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IEA Raises 2023 and 2024 Oil Demand Growth Forecasts

Despite economic challenges, the IEA has upgraded its oil demand growth predictions for 2023 and 2024, reflecting an upbeat view.

The International Energy Agency (IEA) has revised its oil demand growth forecasts for 2023 and 2024, indicating an optimistic outlook despite economic challenges. 

While acknowledging slower economic growth in major economies, the IEA projects a market shift into surplus at the beginning of 2024 after a period of significant deficit.

Market Vulnerability to Economic and Geopolitical Risks:

Despite the positive forecasts, the IEA warns that market balances remain vulnerable to heightened economic and geopolitical risks, emphasizing the potential for further volatility in the oil market. 

Ongoing economic uncertainties and geopolitical factors could impact market dynamics, particularly as demand continues to outstrip available supplies heading into the Northern Hemisphere winter.

Supply Cuts Maintaining Deficit Through Year-End:

The IEA attributes the current significant deficit in the oil market to voluntary cuts from major producers such as Saudi Arabia and Russia. 

These cuts, set to last until the end of December, have played a crucial role in supporting the market. However, the IEA anticipates a potential shift to surplus at the start of 2024.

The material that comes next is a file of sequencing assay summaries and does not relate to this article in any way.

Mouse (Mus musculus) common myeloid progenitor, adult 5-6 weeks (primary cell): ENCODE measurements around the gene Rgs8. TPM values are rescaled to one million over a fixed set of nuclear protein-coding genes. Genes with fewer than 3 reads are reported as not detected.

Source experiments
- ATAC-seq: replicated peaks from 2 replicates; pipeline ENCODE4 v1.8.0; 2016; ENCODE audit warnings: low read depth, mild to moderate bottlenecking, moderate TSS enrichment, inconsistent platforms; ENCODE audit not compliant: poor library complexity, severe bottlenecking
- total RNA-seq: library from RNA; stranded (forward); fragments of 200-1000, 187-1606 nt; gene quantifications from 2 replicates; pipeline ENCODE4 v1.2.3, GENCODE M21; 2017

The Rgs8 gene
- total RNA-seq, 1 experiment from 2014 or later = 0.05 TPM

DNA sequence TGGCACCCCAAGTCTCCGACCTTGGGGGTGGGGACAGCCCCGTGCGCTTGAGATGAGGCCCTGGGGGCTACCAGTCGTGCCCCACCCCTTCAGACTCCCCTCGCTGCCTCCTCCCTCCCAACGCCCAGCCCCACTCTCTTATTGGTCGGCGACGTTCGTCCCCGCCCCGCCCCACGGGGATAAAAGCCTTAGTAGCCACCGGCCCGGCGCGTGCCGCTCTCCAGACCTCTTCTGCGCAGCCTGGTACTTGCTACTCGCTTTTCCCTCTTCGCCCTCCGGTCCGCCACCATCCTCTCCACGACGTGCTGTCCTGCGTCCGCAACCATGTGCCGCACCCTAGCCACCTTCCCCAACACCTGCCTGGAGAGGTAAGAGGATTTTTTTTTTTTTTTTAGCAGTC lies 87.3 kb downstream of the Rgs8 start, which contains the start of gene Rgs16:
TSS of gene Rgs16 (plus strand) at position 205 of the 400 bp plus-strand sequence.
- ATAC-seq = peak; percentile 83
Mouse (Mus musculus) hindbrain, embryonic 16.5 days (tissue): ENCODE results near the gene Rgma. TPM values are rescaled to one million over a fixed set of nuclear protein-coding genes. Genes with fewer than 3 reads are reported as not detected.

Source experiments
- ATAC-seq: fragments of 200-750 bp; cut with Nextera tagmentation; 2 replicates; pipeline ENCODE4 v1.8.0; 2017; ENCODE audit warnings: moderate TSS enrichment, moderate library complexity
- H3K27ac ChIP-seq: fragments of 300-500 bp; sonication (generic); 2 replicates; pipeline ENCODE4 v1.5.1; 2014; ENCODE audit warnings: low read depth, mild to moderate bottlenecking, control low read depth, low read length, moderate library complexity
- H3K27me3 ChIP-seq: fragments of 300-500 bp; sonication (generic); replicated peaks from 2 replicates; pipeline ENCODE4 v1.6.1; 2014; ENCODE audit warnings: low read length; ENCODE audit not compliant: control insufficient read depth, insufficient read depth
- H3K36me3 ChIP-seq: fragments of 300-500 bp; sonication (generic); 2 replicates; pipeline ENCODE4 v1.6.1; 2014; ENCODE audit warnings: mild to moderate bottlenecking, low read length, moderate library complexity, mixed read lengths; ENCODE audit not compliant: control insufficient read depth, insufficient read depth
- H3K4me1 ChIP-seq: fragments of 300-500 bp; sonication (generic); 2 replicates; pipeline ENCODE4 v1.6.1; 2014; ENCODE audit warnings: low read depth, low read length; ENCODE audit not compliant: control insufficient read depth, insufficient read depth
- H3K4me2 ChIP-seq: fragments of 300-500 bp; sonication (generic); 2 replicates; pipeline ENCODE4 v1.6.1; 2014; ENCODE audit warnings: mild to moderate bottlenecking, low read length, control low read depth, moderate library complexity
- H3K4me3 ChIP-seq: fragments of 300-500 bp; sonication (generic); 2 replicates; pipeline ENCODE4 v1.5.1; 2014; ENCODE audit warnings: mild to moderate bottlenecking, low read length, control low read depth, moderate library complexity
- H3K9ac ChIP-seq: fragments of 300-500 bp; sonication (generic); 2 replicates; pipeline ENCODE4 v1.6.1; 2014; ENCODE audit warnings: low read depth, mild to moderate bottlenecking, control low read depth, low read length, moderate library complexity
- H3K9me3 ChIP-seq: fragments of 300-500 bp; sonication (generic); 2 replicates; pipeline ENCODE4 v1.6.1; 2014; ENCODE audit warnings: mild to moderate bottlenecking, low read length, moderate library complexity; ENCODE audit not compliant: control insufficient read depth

Factors Supporting 2023 and 2024 Demand Growth:

Resilient U.S. deliveries and record September demand from China contribute to the positive outlook for oil demand growth in 2023. 

The IEA expects global demand to rise by 2.4 million barrels per day (bpd) in 2023, up from its previous forecast of 2.3 million bpd. 

For 2024, the IEA will raise its demand growth forecast to 930,000 bpd, citing hopes of interest rate cuts and the recent fall in crude prices.

Discrepancy with OPEC’s Forecast:

While the IEA aligns more closely with OPEC’s 2023 demand growth forecast, its 2024 outlook remains significantly lower. 

OPEC forecasts a demand growth of 2.25 million bpd for 2024, creating a notable difference of 1.32 million bpd between the two organizations. 

This discrepancy highlights ongoing differences in long-term oil demand outlooks and underscores the challenges of predicting market trends.

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